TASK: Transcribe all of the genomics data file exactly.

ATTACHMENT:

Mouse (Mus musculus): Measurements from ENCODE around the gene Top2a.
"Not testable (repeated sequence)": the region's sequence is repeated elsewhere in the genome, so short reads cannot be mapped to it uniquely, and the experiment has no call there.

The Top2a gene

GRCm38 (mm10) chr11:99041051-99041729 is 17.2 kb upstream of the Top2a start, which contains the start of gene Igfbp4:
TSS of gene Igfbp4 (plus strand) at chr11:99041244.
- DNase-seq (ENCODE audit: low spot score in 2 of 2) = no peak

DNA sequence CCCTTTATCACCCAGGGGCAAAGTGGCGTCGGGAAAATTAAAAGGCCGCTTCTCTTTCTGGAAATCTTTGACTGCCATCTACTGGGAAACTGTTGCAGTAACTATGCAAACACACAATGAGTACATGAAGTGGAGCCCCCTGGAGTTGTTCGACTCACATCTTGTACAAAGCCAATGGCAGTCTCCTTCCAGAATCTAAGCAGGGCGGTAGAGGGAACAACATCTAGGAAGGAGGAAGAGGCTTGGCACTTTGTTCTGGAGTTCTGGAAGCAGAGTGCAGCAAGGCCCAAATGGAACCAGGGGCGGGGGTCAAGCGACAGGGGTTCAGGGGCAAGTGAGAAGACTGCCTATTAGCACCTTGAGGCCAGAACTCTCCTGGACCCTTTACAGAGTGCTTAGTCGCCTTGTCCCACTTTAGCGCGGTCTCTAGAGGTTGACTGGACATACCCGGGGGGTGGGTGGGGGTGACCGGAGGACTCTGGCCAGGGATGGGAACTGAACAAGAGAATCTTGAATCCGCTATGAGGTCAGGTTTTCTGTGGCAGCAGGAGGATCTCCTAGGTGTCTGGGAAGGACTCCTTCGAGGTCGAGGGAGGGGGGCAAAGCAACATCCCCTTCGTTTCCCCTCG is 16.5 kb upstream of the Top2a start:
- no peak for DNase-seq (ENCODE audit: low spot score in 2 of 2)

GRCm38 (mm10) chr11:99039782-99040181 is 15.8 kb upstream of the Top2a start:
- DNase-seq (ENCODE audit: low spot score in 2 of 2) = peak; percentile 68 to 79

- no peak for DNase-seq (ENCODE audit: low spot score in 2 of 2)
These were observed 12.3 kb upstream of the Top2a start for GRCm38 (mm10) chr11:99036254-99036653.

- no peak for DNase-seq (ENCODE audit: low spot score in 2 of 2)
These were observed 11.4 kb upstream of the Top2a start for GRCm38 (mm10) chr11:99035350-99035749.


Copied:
Mouse (Mus musculus): Measurements from ENCODE around the gene Top2a.
"Not testable (repeated sequence)": the region's sequence is repeated elsewhere in the genome, so short reads cannot be mapped to it uniquely, and the experiment has no call there.

The Top2a gene

GRCm38 (mm10) chr11:99041051-99041729 is 17.2 kb upstream of the Top2a start, which contains the start of gene Igfbp4:
TSS of gene Igfbp4 (plus strand) at chr11:99041244.
- DNase-seq (ENCODE audit: low spot score in 2 of 2) = no peak

DNA sequence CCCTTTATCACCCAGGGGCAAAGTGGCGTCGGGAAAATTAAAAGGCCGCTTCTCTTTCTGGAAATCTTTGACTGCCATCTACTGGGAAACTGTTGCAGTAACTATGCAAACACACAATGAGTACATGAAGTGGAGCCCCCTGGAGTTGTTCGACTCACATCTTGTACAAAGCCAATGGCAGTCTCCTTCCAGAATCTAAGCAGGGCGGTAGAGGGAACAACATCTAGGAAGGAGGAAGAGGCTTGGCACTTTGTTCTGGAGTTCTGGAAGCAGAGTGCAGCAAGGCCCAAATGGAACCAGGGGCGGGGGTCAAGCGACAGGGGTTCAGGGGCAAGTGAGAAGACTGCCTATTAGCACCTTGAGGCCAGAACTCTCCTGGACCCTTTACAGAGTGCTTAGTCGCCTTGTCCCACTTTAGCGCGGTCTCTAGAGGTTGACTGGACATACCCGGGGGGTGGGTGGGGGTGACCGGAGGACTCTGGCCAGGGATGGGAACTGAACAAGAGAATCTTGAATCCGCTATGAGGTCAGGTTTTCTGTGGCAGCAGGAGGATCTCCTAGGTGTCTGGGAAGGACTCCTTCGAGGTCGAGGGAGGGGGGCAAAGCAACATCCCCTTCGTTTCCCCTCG is 16.5 kb upstream of the Top2a start:
- no peak for DNase-seq (ENCODE audit: low spot score in 2 of 2)

GRCm38 (mm10) chr11:99039782-99040181 is 15.8 kb upstream of the Top2a start:
- DNase-seq (ENCODE audit: low spot score in 2 of 2) = peak; percentile 68 to 79

- no peak for DNase-seq (ENCODE audit: low spot score in 2 of 2)
These were observed 12.3 kb upstream of the Top2a start for GRCm38 (mm10) chr11:99036254-99036653.

- no peak for DNase-seq (ENCODE audit: low spot score in 2 of 2)
These were observed 11.4 kb upstream of the Top2a start for GRCm38 (mm10) chr11:99035350-99035749.